A Bear's Face on Mars Blake Lively's New Role Recognizing a Stroke Data Privacy Day Easy Chocolate Cake Recipe Peacock Discount Dead Space Remake Mental Health Exercises
Want CNET to notify you of price drops and the latest stories?
No, thank you

JBoss to indemnify customers

In an effort to offer the same guarantees as commercial software, the open-source Java server software company will indemnify its customers from legal liability associated with its software.

In an effort to offer the same guarantees as commercial software companies, open-source Java server software company JBoss Group will indemnify its customers from legal liability associated with its software.

JBoss Group announced on Monday that it will offer customers of its support services indemnity against possible legal actions. JBoss Group distributes the JBoss Java server software for free and charges customers for services related to installing and maintaining the open-source software.

The move to indemnify customers from potential patent infringements or copyright problems is intended to give customers more peace of mind when deciding whether to go with open-source software. Typically, commercial software companies provide legal protection to their customers, said Bob Bickel, JBoss Group's vice president of strategy and corporate development.

Get Up to Speed on...
Open source
Get the latest headlines and
company-specific news in our
expanded GUTS section.

"We've been reviewing our entire offering and we're trying to make us competitive and better than commercial offerings. This is just another step along the way in getting equal terms so that commercial customers feel comfortable with open source," Bickel said.

The issue of legal indemnification has been highlighted by SCO's lawsuit against IBM, which claims that IBM illegally misappropriated SCO's Unix technology and built it into Linux. Hewlett-Packard has offered indemnification for its Linux customers and Sun Microsystems offers the same for customers of some of its open-source products.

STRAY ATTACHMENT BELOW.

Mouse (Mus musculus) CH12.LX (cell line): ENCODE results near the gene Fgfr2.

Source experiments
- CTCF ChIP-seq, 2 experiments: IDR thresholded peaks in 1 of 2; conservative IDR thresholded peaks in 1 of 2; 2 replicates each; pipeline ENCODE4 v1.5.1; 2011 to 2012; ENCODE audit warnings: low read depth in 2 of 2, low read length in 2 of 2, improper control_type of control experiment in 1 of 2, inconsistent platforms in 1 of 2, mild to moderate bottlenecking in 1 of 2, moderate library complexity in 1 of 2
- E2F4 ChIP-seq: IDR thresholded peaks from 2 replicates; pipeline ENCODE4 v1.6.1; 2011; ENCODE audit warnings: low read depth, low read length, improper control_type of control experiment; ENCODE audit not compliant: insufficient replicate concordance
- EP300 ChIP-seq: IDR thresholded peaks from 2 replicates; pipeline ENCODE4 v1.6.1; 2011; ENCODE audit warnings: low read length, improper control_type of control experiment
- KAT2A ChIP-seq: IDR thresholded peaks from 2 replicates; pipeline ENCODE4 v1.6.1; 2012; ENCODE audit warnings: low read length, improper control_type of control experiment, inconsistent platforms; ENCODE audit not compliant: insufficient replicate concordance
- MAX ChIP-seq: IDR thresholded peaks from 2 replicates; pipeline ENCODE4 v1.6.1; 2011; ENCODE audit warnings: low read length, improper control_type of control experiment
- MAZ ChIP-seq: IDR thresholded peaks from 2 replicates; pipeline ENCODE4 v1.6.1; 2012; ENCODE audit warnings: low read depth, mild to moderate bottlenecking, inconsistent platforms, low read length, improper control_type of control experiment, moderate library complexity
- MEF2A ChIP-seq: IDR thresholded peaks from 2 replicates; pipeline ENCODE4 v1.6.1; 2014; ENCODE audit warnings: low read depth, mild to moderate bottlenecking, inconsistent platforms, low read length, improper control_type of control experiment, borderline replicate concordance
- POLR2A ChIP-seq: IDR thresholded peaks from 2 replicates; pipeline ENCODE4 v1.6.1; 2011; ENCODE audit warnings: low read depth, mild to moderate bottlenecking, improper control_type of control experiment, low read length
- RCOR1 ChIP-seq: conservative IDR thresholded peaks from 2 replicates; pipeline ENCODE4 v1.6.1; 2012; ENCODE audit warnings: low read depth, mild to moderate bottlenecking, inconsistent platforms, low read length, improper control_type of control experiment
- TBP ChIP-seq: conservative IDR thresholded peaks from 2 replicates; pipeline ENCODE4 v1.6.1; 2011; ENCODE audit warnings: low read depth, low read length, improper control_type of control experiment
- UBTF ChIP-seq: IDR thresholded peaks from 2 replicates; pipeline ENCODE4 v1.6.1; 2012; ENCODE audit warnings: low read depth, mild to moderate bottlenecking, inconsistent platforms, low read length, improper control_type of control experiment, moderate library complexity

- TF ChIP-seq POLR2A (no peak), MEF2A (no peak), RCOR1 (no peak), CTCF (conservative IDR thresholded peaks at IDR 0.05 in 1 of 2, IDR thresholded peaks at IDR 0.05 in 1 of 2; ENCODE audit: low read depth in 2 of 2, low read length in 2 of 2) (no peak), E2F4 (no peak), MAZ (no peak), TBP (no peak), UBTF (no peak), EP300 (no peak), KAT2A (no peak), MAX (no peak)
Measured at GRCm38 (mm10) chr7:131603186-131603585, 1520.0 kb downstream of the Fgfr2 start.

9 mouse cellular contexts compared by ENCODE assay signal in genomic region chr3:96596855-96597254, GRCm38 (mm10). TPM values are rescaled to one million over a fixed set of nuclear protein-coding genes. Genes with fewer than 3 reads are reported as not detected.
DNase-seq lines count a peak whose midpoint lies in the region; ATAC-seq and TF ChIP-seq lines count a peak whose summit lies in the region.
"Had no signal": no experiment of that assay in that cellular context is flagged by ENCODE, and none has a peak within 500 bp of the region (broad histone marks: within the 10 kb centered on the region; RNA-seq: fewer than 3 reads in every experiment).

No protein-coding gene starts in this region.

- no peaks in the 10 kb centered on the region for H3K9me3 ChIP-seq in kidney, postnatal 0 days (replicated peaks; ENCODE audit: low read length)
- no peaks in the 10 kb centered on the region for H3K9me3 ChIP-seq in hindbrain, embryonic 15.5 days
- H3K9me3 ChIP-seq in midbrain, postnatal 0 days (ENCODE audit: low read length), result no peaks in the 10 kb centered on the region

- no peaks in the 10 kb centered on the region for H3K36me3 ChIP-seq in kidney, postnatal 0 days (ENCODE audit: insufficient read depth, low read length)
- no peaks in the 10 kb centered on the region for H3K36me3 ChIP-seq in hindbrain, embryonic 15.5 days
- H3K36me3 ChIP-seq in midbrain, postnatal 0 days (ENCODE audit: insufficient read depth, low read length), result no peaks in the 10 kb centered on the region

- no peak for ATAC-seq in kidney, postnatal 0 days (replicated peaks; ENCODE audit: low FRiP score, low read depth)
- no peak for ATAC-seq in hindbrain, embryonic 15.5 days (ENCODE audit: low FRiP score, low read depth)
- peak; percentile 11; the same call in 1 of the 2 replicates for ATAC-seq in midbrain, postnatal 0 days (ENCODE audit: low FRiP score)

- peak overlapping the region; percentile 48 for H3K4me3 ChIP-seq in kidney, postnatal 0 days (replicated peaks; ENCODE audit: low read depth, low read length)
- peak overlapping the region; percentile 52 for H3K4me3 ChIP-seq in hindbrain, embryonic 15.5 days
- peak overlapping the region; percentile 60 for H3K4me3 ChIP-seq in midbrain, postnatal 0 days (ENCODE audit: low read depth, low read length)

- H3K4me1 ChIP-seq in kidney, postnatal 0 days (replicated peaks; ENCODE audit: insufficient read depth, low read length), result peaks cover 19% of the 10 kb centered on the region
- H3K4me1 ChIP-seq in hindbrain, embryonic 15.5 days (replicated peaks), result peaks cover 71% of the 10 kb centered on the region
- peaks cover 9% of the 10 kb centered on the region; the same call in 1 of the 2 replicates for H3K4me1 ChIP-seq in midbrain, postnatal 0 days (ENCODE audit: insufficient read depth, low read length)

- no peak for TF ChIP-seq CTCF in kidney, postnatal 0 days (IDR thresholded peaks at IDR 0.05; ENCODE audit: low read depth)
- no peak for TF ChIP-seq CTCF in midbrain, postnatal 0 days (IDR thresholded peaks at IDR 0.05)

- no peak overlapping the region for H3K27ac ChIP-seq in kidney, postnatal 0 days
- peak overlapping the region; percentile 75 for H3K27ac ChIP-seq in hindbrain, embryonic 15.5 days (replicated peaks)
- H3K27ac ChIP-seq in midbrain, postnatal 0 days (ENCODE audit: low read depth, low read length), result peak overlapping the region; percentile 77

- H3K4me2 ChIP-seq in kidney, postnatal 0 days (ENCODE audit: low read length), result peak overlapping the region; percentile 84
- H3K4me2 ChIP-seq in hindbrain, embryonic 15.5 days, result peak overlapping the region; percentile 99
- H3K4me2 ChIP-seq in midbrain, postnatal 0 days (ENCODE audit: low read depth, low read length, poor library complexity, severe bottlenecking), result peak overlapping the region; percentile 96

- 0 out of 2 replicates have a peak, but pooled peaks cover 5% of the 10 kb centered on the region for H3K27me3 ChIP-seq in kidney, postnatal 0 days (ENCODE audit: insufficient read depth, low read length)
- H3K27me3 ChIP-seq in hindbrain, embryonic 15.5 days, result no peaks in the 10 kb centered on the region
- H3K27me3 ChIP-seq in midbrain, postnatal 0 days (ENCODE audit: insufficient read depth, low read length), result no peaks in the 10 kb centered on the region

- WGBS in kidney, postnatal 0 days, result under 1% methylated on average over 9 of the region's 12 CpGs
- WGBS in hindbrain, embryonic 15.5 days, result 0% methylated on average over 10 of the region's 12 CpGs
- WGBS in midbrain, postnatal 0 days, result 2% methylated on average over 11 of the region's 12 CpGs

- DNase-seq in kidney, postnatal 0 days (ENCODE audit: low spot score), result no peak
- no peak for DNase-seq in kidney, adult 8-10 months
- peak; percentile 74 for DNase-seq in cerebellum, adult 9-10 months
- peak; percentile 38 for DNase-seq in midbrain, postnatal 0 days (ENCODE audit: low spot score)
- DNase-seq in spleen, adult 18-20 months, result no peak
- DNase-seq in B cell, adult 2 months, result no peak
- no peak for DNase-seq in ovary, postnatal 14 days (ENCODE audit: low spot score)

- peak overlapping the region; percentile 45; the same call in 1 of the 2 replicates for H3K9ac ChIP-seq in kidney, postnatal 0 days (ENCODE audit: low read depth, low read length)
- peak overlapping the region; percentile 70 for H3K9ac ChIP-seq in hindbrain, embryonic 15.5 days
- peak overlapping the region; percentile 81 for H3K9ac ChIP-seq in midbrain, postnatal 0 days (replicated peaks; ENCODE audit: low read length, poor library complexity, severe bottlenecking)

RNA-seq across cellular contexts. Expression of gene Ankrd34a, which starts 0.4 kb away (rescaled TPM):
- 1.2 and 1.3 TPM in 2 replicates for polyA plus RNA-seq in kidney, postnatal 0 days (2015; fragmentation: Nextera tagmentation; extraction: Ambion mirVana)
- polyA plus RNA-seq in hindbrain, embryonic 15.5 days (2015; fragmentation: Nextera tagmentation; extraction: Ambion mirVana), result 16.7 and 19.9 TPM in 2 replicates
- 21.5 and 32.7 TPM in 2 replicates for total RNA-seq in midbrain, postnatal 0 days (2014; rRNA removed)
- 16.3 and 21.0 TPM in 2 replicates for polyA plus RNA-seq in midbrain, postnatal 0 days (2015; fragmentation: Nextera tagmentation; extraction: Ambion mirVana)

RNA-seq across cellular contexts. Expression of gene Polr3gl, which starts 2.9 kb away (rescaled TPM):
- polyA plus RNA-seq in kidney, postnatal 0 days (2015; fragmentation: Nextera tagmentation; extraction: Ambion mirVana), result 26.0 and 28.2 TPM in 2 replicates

JBoss will offer indemnification only to its paying customers.

While JBoss Group is trying to allay customers' legal concerns, the company itself has been caught in a legal squabble with a competitive open-source project called . Formed under the auspices of the Apache Software Foundation, Geronimo has set out to release a Java 2 Enterprise Edition (J2EE) application server similar to JBoss' J2EE-based software.

Earlier this month, JBoss Group lawyers sent the Apache Software Foundation a letter expressing concern that the Geronimo project may have inappropriately used or derived code from JBoss' own software.

"It has come to our attention that portions of the Geronimo program appear to be virtually identical or substantially similar to JBoss program source code," wrote David Byer, a lawyer with the firm Testa Hurwitz & Thibeault. The letter offered several examples.

"In addition to examples of what appears to be direct copying of JBoss source code in the Geronimo code base, JBoss also has observed a significant number of architectural similarities, similar naming conventions, and other indications that portions of Geronimo may constitute derivative works of JBoss source code," the letter said. Byer called on the Apache Software Foundation to bring the Geronimo software in compliance with JBoss' software license and to take action to prevent "improper copying from occurring in the future."

Part of the conflict stems from the different licenses that the JBoss Group and the Apache Software Foundation use. The Apache license allows derivative works to be kept as proprietary software or released back to the community. JBoss uses the Lesser General Public License (LGPL), which requires any changes that are distributed to be made public.

The Apache Software Foundation was not immediately available for comment on the JBoss letter.

Speaking on Friday, JBoss' Bickel said that the letter to the Apache Software Foundation was never intended to be made public and said the conflict has been blown out of proportion. "We're not going to press a lawsuit or take anyone to court. We're just making people aware of this as an issue, which is something that people need to be sensitive to," Bickel said.

Addressing any legal questions about open source and its own software has been one of several moves JBoss has made in the past several months to make its software more attractive to corporate customers.

Last month, JBoss began offering its customers round-the-clock support services and initiated a partner program. Integration software company Iona Technologies said last week that it will offer support services to its customers that use JBoss software.

JBoss has also said it will try to get certification from Java steward Sun Microsystems that the JBoss software adheres to the J2EE specification. Bickel said that JBoss remains committed to getting the certification but, after many months, has still not successfully negotiated with Sun to license the certification testing programs.

Bickel said that company hopes to release JBoss version 4.0 in the first quarter of next year.